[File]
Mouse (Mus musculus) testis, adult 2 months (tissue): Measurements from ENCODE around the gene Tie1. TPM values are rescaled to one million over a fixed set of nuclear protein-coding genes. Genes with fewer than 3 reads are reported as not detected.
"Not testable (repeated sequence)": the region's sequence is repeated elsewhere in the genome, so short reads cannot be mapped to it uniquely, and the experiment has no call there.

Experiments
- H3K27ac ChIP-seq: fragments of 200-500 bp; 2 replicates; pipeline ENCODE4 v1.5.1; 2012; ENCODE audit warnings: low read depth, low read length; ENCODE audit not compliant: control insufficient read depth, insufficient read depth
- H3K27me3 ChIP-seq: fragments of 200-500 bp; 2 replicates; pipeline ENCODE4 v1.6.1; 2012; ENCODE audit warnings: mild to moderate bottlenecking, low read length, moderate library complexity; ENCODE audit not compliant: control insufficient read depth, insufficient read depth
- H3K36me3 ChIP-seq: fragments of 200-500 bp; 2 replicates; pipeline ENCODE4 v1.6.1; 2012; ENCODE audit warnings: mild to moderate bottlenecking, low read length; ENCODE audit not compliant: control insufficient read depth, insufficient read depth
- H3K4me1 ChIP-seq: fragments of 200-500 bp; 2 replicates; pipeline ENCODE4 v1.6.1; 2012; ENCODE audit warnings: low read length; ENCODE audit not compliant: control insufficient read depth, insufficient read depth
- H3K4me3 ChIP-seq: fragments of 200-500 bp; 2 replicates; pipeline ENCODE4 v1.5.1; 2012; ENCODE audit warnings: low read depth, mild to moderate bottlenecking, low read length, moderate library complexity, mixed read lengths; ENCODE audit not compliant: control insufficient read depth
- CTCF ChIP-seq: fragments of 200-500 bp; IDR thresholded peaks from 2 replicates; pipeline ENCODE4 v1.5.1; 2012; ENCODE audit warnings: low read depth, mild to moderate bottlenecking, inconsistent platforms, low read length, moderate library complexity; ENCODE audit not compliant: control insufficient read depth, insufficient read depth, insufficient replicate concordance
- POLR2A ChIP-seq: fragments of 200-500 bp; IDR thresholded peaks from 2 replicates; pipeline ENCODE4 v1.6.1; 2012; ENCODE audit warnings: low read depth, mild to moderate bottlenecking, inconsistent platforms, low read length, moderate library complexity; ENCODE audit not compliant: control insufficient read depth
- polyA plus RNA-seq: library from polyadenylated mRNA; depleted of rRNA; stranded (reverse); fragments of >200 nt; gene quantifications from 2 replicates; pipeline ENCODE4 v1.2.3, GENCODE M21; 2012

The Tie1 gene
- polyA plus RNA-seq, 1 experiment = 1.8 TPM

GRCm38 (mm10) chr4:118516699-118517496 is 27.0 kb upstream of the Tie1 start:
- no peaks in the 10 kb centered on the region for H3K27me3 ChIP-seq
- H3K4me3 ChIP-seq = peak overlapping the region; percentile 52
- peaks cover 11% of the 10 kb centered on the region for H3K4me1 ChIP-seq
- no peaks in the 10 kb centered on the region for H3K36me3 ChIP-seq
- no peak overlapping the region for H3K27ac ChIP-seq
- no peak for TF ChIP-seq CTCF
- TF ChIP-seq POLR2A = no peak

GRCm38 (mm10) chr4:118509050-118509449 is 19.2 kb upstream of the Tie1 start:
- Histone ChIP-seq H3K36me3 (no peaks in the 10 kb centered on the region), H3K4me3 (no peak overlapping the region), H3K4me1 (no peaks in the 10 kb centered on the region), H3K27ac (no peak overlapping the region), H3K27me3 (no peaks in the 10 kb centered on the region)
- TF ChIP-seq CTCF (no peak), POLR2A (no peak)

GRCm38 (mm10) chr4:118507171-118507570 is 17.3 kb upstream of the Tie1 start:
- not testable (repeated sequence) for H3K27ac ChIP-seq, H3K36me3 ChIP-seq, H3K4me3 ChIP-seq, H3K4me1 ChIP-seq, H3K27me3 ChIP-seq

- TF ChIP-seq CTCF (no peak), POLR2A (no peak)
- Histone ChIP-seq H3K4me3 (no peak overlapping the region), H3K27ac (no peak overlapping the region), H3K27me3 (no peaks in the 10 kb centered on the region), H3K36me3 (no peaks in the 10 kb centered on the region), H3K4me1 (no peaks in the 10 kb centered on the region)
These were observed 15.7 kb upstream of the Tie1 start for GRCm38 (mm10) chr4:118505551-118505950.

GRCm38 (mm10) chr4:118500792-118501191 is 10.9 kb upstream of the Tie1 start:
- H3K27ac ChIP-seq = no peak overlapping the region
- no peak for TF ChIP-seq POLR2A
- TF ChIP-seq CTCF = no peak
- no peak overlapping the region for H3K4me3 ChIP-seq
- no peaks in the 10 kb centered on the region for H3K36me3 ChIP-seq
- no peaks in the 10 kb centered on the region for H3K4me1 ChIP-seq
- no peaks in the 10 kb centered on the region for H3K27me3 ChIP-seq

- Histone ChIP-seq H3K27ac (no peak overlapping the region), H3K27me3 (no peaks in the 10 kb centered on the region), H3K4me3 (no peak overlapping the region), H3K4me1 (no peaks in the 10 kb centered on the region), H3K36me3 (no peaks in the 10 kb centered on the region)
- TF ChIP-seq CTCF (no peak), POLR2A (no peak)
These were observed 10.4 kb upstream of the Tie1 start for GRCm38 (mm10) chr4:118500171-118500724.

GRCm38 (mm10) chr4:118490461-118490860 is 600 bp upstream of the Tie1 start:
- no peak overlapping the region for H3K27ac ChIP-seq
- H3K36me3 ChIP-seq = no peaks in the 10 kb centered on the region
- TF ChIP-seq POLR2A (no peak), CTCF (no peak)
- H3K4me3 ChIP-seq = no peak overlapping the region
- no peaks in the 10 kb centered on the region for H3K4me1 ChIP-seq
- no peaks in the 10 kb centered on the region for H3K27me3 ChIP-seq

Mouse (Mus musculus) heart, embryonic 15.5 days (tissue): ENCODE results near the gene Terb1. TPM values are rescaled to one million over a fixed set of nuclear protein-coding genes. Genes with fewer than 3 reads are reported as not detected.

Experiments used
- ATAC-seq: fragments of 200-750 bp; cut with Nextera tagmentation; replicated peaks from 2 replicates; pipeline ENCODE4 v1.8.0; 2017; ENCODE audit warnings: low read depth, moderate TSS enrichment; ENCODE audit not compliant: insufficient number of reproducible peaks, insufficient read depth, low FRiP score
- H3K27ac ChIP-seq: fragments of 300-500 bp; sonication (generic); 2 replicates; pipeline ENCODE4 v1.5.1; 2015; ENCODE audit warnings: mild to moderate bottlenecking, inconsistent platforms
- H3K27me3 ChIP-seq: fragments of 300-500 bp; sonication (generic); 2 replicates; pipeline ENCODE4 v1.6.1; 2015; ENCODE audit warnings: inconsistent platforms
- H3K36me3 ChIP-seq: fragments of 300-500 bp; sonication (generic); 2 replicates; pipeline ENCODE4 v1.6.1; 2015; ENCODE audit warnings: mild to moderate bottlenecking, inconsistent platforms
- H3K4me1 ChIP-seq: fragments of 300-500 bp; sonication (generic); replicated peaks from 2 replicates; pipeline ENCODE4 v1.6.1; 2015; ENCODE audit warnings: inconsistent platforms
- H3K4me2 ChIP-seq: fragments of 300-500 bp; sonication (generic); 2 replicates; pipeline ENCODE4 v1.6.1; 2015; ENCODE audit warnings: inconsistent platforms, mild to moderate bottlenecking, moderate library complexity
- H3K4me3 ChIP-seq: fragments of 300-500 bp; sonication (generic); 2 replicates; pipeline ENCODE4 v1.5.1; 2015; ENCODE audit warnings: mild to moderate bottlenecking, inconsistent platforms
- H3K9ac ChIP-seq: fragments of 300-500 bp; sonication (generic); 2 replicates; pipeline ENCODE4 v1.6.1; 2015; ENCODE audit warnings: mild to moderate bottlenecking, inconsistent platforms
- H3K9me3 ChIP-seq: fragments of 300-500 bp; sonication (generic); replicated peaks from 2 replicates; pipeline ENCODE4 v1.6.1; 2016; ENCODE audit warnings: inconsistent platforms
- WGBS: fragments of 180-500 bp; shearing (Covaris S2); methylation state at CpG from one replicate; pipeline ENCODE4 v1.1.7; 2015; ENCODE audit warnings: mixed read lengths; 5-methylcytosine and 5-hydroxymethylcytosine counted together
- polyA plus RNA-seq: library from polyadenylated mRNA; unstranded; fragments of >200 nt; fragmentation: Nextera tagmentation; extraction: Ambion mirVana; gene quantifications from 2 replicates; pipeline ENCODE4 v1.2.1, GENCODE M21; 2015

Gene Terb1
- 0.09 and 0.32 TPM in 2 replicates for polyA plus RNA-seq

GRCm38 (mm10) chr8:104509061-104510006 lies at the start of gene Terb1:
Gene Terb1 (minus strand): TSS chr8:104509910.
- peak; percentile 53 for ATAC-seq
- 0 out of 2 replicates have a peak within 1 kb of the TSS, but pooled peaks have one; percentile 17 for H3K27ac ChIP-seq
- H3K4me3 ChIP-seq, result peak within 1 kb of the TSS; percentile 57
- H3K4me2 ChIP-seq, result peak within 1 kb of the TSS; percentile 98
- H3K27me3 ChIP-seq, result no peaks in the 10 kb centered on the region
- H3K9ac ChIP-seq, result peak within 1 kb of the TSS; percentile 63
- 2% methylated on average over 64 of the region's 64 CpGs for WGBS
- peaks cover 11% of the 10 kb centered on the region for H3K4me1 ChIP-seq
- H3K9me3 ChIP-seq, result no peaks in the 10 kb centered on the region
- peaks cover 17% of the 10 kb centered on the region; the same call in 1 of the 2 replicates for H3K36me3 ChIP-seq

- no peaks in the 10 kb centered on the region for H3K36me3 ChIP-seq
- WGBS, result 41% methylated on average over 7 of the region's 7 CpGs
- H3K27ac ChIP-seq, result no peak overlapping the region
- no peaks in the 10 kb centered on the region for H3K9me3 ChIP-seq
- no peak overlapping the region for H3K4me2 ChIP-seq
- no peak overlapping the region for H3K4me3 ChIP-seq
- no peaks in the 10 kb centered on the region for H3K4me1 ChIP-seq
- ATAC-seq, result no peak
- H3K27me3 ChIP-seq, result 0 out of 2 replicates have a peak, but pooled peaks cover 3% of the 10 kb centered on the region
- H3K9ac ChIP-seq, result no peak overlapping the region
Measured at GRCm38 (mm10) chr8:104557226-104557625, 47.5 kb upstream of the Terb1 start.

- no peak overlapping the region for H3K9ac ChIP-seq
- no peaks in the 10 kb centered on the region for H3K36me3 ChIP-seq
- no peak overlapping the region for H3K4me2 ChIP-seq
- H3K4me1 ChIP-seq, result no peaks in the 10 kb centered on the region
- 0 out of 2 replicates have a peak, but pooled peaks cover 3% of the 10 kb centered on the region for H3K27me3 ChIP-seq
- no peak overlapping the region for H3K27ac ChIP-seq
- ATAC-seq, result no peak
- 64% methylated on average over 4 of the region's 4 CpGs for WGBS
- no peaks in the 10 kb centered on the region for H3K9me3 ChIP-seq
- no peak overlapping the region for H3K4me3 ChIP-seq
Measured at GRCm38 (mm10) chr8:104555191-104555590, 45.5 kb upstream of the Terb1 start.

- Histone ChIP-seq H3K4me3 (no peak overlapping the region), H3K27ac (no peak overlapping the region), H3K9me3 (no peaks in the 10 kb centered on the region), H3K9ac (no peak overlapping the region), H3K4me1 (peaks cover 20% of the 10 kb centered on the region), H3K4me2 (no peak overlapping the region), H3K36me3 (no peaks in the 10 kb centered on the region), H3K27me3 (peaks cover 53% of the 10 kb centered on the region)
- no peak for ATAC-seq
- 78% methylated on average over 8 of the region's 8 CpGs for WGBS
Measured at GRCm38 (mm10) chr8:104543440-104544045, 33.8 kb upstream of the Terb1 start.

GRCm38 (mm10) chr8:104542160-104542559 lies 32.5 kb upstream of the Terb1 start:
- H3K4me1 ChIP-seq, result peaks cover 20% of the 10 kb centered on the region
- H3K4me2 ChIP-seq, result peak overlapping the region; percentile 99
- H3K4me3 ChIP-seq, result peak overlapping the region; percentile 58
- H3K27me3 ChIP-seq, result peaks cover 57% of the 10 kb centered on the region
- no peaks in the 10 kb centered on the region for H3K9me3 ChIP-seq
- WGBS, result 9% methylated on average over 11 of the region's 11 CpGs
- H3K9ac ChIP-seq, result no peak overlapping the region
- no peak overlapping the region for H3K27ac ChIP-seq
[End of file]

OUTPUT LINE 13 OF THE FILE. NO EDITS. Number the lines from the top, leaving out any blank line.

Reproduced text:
- polyA plus RNA-seq, 1 experiment = 1.8 TPM